I'm 22 years old and landed my dream job at Spotify. Here's my advice for anyone hoping to turn an internship into a full-time role.
- Emily Vu went viral on
- Now a full-time product manager at
Spotify, she shares careeradvice for other young professionals.
- Vu discusses creating a personal brand, documenting progress, and her surreal experience at Spotify.
In March 2021, Emily Vu — then a senior at UC Irvine studying computational physics — posted her Spotify-themed resume on Twitter as a hail mary to get a job at the audio streaming company.
Her post quickly went viral, garnering almost 300,000 likes and even catching the eye of Spotify CEO Daniel Ek. By April, she had secured an internship, and by September, a full-time associate product manager role — her dream job.
Vu knows her experience was unique and involved plenty of luck. But she also has a slew of savvy ideas,
She's continued to post advice on Twitter, including a thread about how she made the best of her fully remote internship. And as someone who graduated in the pandemic, she has a unique perspective about what it's like to enter the workforce now, which she's shared with Insider.
This interview has been edited for length and clarity.
Documenting your progress
I'm a Virgo, so I love organizing things.
It's really worth it to document what you're learning in an internship because you're probably going to forget it if you leave or advance. So I started a thing called a weekly wrap, which I actually still do.
Every week, I answer four questions: How are you feeling? What did you accomplish this week? What did you learn this week? What was hard for you this week?
[The weekly wrap] is valuable for building your case when you're talking to stakeholders or referencing for interviews. And you want to write down things that you learn from projects that you did or just personally.
It's important to see how much you've grown. I think one struggle that I had was being a perfectionist, like I want to be the best and I would never recognize what my accomplishments were in the past.
By tracking, it reminds me: Okay, I have accomplished a lot and I shouldn't put so much pressure on myself.
Making a personal brand
It's really important to make a personal brand for yourself and utilize the internet as much as you can, especially in the pandemic, which ties back with posting my resume on social media.
Before that, I posted a lot of other stuff too. I made a personal website for myself, and I spent a lot of time designing it to have my own style. It really allows you to express your personality and your passion because those things can't be expressed on a resume.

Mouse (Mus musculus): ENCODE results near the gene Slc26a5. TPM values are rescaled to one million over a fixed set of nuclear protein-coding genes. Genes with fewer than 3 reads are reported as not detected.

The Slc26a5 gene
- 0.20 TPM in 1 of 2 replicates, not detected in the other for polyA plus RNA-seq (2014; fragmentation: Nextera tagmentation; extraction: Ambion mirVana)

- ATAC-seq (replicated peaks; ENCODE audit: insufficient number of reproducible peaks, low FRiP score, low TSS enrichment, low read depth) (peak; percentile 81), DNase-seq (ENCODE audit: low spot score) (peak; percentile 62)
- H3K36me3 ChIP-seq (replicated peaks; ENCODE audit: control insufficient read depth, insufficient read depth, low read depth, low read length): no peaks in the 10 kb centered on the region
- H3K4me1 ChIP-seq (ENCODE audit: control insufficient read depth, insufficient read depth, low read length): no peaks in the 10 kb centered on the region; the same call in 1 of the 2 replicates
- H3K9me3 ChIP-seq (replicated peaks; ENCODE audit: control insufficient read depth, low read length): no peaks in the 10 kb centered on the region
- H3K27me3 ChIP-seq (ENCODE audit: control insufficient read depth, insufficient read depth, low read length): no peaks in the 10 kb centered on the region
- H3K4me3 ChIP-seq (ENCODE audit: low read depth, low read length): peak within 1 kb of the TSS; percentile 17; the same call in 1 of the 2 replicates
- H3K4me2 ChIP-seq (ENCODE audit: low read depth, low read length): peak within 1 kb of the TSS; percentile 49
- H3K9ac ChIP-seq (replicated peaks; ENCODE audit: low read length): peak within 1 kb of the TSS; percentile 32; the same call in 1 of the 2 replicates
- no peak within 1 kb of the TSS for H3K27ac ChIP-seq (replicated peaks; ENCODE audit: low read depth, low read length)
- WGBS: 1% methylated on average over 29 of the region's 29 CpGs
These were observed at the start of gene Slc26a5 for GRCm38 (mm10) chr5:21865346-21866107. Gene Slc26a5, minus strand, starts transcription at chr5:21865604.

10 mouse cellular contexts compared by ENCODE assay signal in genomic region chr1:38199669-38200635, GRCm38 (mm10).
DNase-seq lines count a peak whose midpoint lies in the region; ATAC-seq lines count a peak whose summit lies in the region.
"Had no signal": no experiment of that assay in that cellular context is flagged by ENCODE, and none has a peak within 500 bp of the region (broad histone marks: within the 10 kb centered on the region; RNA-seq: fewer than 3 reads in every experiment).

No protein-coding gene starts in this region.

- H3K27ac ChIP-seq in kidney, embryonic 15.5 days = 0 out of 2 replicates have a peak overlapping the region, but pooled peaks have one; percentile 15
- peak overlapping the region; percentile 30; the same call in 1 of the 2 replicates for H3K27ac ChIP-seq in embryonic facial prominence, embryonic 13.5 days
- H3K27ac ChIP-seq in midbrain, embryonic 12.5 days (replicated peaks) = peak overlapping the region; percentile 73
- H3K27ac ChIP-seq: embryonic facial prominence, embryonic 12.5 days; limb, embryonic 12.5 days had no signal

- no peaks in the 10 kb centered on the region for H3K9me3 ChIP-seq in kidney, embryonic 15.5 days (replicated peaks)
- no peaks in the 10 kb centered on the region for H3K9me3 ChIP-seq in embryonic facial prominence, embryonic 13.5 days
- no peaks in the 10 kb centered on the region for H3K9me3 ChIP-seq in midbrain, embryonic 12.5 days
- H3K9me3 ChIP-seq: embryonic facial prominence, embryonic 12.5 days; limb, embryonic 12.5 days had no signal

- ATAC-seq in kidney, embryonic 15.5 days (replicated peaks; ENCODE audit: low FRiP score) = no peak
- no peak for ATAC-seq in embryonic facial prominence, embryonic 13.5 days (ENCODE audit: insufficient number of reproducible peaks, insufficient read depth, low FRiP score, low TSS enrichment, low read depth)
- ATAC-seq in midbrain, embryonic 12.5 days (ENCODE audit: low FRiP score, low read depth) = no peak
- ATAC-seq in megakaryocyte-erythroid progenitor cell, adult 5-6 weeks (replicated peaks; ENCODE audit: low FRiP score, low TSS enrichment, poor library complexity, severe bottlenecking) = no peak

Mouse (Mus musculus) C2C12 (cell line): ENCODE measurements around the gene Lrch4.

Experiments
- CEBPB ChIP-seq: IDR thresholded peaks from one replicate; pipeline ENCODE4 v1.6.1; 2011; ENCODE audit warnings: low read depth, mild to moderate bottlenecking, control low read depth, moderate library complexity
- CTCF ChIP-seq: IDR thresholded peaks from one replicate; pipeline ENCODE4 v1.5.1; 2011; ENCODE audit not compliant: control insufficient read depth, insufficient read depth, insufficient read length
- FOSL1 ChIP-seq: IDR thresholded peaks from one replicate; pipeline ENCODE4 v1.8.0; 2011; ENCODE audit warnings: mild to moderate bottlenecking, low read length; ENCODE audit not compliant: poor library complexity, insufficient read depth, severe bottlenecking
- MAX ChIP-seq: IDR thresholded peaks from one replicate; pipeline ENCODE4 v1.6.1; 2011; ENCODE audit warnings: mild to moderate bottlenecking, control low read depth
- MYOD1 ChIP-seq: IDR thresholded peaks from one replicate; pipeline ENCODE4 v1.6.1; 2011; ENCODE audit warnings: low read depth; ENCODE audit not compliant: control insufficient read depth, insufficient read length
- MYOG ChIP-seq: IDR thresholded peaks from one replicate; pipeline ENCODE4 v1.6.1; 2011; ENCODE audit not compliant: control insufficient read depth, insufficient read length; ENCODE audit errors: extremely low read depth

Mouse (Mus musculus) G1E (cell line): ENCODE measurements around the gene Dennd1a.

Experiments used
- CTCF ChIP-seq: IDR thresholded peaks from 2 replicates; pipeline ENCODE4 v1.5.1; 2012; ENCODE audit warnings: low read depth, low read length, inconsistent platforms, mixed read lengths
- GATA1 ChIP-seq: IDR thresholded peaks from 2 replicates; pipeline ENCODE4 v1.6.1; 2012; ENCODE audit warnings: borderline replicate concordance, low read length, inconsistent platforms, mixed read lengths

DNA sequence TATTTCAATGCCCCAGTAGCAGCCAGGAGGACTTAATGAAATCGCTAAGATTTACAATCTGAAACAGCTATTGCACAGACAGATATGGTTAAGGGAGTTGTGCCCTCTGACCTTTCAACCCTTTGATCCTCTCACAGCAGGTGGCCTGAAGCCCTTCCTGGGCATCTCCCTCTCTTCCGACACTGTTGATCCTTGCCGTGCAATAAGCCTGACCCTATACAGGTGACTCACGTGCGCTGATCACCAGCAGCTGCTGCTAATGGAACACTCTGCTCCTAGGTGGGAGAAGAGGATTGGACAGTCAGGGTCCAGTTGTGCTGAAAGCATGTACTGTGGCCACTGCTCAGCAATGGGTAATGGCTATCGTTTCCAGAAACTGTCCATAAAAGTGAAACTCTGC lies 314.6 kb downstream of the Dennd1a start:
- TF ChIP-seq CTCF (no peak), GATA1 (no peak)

I would post articles to document projects that I worked on every month for a year. And I would just write about things that I did or things I learned or ideas that I had in my head.
That's advice I would give to someone who's young and feels like they don't have the experience that they might need for a job: Work on projects and share your progress online because people can see that you've improved.
The internet is free, and you can do whatever you want with it.
'Working for it'
When [my manager] gave me the full-time offer, I was really shocked. I really convinced myself that I just wasn't going to get the role.
He initially pretended to be very quiet and serious, as if I didn't get the role. But then he sent me a link to a Google presentation, and the only slide it had was a gif that said, "YOU'RE HIRED!"
I was in New York at the time to visit the Spotify office. And I looked out at the Empire State Building thinking, "I did it." It felt like a movie, or maybe I just romanticized it in my head.
But throughout the whole process — from my resume going viral to getting my full-time job — the one song that I kept listening to was a song by Zhu [and Skrillex] called "Working for it." This was my theme song. I listened to it before my final presentation, before getting into Spotify.
The song carried me through, and I secured the bag. I was proud of myself. I worked really hard for it.
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